Introduction: Wade Davis is an Explorer-in-Residence at the National Geographic Society, named as one of the Explorers for the Millennium. In recent years his work has taken him to East Africa, Borneo, Nepal, Peru, Polynesia, Tibet, Mali, Benin, Togo, New Guinea, Australia, Vanuatu, Mongolia and the high Arctic of Nunavut and Greenland. Davis is an ethnographer, writer, photographer and filmmaker with degrees in anthropology and biology and a Ph.D. in ethnobotany, all from Harvard. For more than three years he was a plant explorer in the Amazon and Andes, living among 15 indigenous groups in 8 Latin American nations while making some 6,000 botanical collections. He has written more than 16 books, translated into 16 languages, including The Wayfinders: Why Ancient Wisdom Matters in the Modern World (2009) and One River (1996).
Anthony Wile: Thanks for talking with us. What led you to ethnobotany and the study of indigenous flora in the Amazon region? Tell us about some of the conclusions you've come to concerning native plant species' potential impact on the world if the War on Drugs did not limit the possibilities.
Wade Davis: A great number of important pharmaceutical drugs are derived from natural products and many of those were first identified by indigenous people, including everything from cocaine hydrochloride, which is still our most important topical anesthetic from coca leaves, or quinine from Cinchona bark or d-Tubocurarine, which, of course, wasn't recognized by the Indians as a muscle relaxant but was obviously identified by them as an arrow poison that killed by causing muscular control to collapse in the prey. When you combine the fact that many drugs have come from plants with the fact that a very small percentage of the flora has actually been assayed for its biodynamic properties, this created the rationale for exploration through ethnobotany of the flora and of the botanical knowledge of the indigenous people.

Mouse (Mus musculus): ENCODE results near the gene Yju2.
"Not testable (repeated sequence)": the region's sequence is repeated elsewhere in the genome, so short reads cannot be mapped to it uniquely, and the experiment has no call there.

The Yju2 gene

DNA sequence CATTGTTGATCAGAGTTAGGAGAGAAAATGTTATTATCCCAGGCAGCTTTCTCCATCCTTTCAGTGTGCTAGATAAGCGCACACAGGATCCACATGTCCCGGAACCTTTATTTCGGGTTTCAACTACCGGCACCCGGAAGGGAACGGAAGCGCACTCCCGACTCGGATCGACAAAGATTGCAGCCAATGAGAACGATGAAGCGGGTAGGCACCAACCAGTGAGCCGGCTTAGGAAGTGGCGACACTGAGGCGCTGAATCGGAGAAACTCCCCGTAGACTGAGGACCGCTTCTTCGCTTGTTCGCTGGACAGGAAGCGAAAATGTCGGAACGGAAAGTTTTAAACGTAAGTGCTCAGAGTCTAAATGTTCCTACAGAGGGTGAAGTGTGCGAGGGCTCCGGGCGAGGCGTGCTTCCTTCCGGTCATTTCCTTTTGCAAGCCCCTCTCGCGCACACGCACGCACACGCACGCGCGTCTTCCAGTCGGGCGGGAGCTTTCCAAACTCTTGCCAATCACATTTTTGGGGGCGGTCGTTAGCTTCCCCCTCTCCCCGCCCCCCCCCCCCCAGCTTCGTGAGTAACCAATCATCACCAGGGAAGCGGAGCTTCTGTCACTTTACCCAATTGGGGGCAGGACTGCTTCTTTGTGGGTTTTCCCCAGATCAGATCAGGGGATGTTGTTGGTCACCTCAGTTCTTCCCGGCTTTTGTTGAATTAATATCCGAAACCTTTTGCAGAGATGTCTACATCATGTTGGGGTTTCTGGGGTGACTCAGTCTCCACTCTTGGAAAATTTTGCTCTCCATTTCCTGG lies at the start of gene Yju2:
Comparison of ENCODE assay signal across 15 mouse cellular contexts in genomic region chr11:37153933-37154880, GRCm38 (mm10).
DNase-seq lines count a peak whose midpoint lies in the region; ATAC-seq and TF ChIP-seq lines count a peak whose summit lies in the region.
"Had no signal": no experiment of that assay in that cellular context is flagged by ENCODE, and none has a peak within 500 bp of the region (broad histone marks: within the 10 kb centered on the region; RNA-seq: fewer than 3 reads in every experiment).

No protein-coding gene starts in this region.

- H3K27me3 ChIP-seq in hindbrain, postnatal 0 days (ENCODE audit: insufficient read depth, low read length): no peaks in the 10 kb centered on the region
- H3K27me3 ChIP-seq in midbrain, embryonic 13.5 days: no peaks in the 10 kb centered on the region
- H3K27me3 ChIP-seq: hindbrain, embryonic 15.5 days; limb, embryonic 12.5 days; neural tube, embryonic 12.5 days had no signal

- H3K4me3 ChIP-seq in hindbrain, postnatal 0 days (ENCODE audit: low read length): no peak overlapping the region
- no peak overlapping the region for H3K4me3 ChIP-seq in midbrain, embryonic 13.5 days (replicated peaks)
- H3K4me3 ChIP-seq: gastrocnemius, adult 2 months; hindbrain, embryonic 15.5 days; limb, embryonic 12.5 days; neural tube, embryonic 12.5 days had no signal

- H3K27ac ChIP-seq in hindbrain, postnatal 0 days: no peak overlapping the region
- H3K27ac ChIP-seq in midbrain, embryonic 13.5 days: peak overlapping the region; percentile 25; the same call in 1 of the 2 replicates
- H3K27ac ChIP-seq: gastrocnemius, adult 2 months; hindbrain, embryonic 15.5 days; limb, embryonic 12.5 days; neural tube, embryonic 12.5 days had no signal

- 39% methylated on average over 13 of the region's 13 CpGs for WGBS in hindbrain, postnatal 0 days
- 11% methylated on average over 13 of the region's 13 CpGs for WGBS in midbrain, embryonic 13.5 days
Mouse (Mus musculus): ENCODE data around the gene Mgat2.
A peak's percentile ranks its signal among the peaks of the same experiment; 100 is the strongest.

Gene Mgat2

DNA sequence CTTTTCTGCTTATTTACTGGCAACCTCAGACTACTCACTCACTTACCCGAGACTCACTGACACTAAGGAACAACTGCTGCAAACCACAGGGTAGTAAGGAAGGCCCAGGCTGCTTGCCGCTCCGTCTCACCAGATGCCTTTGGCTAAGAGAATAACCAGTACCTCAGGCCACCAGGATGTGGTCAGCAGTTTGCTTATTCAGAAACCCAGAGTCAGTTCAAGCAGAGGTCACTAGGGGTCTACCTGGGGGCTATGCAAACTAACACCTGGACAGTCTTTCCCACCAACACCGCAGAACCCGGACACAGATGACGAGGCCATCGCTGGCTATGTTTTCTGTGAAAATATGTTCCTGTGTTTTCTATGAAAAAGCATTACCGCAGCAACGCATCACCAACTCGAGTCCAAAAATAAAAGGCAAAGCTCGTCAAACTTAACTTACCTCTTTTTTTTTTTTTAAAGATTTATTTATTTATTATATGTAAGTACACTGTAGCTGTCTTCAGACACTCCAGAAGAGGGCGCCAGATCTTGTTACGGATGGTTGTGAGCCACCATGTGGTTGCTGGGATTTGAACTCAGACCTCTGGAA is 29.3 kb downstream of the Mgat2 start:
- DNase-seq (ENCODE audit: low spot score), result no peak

The problem has been, in fact, that drug discovery isn't really following the roots of natural product chemistries much anymore and that in suggesting that the inherent value of the tropical rain forest lay in the fact that it could be nature's pharmacy, if you will, and when the promise of that research did not necessarily pan out as dramatically as people hoped, then the question became, does that mean the forest has no value?
In my career I've come full circle to argue that the rain forests are important for their own inherent value just as the indigenous people who know those forests best are most useful to the modern world not because they will necessarily lead us to new drugs but rather because they embody a different vision of life itself, a different way of living in that forest and a different way of knowing that forest, if you will.
One of the fascinating things now is that we can look at some complex of cultures like the people of the northwest Amazon of Colombia, the Batasana, the Makuna, the Tanimukos, and we can actually see a couple things. One is the fact that they may well be the, if you will, up-country cousins of the descendants of the great civilizations of the Amazon that we now understand existed before European diseases swept through at the time of contact. But also we can recognize in the sophistication of their cosmologies and their mythologies nothing less than a land management plan in a way dictating how people can live in great numbers in the upland forests of the Amazon.
In a way, I've come full circle to believing that the real contribution of indigenous people around the world in general is the fact that they represent entire other options for life itself as a social species.